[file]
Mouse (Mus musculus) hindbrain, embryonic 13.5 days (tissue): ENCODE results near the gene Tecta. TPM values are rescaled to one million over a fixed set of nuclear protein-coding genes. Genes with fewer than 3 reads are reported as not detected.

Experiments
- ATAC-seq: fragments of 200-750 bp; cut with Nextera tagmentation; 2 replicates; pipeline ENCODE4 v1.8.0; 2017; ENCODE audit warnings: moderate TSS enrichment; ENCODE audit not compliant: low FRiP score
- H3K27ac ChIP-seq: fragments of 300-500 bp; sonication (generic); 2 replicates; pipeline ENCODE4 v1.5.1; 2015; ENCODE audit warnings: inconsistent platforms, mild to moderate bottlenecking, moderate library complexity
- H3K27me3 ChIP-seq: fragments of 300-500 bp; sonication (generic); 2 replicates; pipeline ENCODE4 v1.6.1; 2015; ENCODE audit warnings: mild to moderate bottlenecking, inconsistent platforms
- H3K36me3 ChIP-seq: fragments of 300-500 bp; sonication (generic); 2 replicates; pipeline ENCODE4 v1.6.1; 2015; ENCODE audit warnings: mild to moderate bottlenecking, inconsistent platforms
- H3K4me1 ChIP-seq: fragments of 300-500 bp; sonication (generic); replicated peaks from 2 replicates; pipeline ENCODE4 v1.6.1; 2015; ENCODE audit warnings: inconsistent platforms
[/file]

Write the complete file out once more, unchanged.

Mouse (Mus musculus) hindbrain, embryonic 13.5 days (tissue): ENCODE results near the gene Tecta. TPM values are rescaled to one million over a fixed set of nuclear protein-coding genes. Genes with fewer than 3 reads are reported as not detected.

Experiments
- ATAC-seq: fragments of 200-750 bp; cut with Nextera tagmentation; 2 replicates; pipeline ENCODE4 v1.8.0; 2017; ENCODE audit warnings: moderate TSS enrichment; ENCODE audit not compliant: low FRiP score
- H3K27ac ChIP-seq: fragments of 300-500 bp; sonication (generic); 2 replicates; pipeline ENCODE4 v1.5.1; 2015; ENCODE audit warnings: inconsistent platforms, mild to moderate bottlenecking, moderate library complexity
- H3K27me3 ChIP-seq: fragments of 300-500 bp; sonication (generic); 2 replicates; pipeline ENCODE4 v1.6.1; 2015; ENCODE audit warnings: mild to moderate bottlenecking, inconsistent platforms
- H3K36me3 ChIP-seq: fragments of 300-500 bp; sonication (generic); 2 replicates; pipeline ENCODE4 v1.6.1; 2015; ENCODE audit warnings: mild to moderate bottlenecking, inconsistent platforms
- H3K4me1 ChIP-seq: fragments of 300-500 bp; sonication (generic); replicated peaks from 2 replicates; pipeline ENCODE4 v1.6.1; 2015; ENCODE audit warnings: inconsistent platforms